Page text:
What Is a Battle Sign

What Is A Battle Sign?

A battle sign is a symbol used to represent an enemy or danger. It may be displayed at night when no one else will see it, but it could also be seen from afar. There are many different types of battle signs and they vary depending on the culture and time period. Some examples include:

The cross (a Christian symbol)

(a Christian symbol) The pentagram (an occult symbol)

(an occult symbol) The crescent moon (a lunar symbol)

(a lunar symbol) A skull with horns and a cross through it (another pagan/occult symbol)

with horns and a through it (another pagan/occult symbol) A wolf’s head with two heads and three tails (a Chinese symbol)

With all these symbols, there are variations in meaning. For example, the cross is commonly associated with Christianity while the pentagram is associated with Satanism.

The crescent moon represents the moon; however, it also represents fertility. And so forth…there are countless combinations of various symbols to create battle signs!

Why Create Battle Signs?

There are many reasons why military groups or even terrorists would create battle signs. In fact, it is very common for such groups to create battle signs. It is basically a secret language spoken only by the group members.

Battle signs also create an element of fear and intimidation among people. If people see a pentagram drawn on a wall, they will know that a satanic cult is active in the area.

This knowledge will, perhaps, make people behave and follow orders…lest they become a sacrifice or Satan’s bride!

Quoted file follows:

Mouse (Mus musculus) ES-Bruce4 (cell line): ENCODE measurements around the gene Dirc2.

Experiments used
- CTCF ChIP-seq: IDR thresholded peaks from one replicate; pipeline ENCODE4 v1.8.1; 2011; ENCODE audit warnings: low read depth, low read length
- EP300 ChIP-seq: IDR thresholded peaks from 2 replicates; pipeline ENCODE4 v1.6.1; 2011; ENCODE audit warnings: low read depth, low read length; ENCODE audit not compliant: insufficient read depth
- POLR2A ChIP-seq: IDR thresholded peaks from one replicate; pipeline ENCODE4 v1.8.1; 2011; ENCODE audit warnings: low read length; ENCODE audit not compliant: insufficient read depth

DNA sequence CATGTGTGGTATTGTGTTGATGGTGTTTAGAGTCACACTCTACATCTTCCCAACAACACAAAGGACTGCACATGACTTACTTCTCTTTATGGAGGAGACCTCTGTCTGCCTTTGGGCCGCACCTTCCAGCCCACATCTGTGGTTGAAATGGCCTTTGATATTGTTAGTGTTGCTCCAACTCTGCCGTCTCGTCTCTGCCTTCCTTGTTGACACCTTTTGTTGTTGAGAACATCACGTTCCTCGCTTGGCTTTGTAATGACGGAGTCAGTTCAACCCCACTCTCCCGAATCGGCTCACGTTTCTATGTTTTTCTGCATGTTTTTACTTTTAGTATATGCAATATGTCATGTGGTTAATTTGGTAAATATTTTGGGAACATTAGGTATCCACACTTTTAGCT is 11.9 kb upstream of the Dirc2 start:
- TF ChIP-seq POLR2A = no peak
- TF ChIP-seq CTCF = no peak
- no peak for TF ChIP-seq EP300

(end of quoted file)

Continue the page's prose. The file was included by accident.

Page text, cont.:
How to Make a Battle Sign

Making battle signs is very easy. All you need are some basic drawing skills and knowledge about various symbols.

After you have your symbol, all you need to do is reproduce it and place it somewhere that it can easily be seen.

Battle signs are mainly used during the night when no one can see it except for your own group members. In such cases, you may use glow-in-the-dark paint or otherwise illuminate the symbol using a flashlight or other light source.

The reason why battle signs are used at night is to maintain stealth. During the day, the symbol can easily be taken down or not seen by anyone else.

This way, no one except your group members will know that you were even there!

However, this does not mean that you should limit yourself to only creating night time symbols. Some people like to be extra scary and create their symbols during the day.

You could also use graffiti or regular drawings as battle signs. Wherever the symbol is placed, it should be easy to see but out of the way enough to avoid people accidentally seeing it.

Learning More About Battle Signs

If you want to learn more about battle signs and their various uses, you can do a search online or check out books at your local library. You can also speak with military personnel and/or people who have served in a military branch.

In fact, you could even create your own symbols and use them as battle signs!

The important thing to remember is that battle signs are only “secret” if they remain unknown. If people are aware of what they mean, then the signs lose their effectiveness completely.

Perhaps, you can create your own set of battle signs and use them to communicate!

Battle sign image courtesy of U.S.

Air Force


Sources & references used in this article:

Battle Sign by A Becker, B Trotter – 2019 – europepmc.org

DC-SIGN and LFA-1: a battle for ligand by DA Bleijs, TBH Geijtenbeek, CG Figdor… – TRENDS in …, 2001 – Elsevier

William Henry Battle and Battle’s sign: mastoid ecchymosis as an indicator of basilar skull fracture: Historical vignette by RS Tubbs, MM Shoja, M Loukas, WJ Oakes… – Journal of …, 2010 – thejns.org

Acute epidural hematoma caused by contrecoup injury by O Motohashi, T Tominaga, H Shimizu… – No to shinkei= Brain …, 2000 – europepmc.org

Sign language: Colonialism and the battle over text by GA Pasigan – Loy. LA Ent. LJ, 1996 – HeinOnline

The Celestial Sign on Constantine’s Shields at the Battle of the Milvian Bridge by C Odahl – Journal of the Rocky Mountain Medieval and …, 1981 – academia.edu